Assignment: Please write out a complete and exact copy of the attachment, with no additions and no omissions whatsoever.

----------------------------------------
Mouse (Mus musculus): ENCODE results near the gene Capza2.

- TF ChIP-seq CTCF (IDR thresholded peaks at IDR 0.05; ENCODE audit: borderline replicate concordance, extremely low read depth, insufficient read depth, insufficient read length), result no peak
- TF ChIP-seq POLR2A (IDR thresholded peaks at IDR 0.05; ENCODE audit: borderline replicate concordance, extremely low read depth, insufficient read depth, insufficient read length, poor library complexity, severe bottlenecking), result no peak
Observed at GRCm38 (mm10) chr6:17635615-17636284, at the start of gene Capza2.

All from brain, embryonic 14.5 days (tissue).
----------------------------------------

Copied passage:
Mouse (Mus musculus): ENCODE results near the gene Capza2.

- TF ChIP-seq CTCF (IDR thresholded peaks at IDR 0.05; ENCODE audit: borderline replicate concordance, extremely low read depth, insufficient read depth, insufficient read length), result no peak
- TF ChIP-seq POLR2A (IDR thresholded peaks at IDR 0.05; ENCODE audit: borderline replicate concordance, extremely low read depth, insufficient read depth, insufficient read length, poor library complexity, severe bottlenecking), result no peak
Observed at GRCm38 (mm10) chr6:17635615-17636284, at the start of gene Capza2.

All from brain, embryonic 14.5 days (tissue).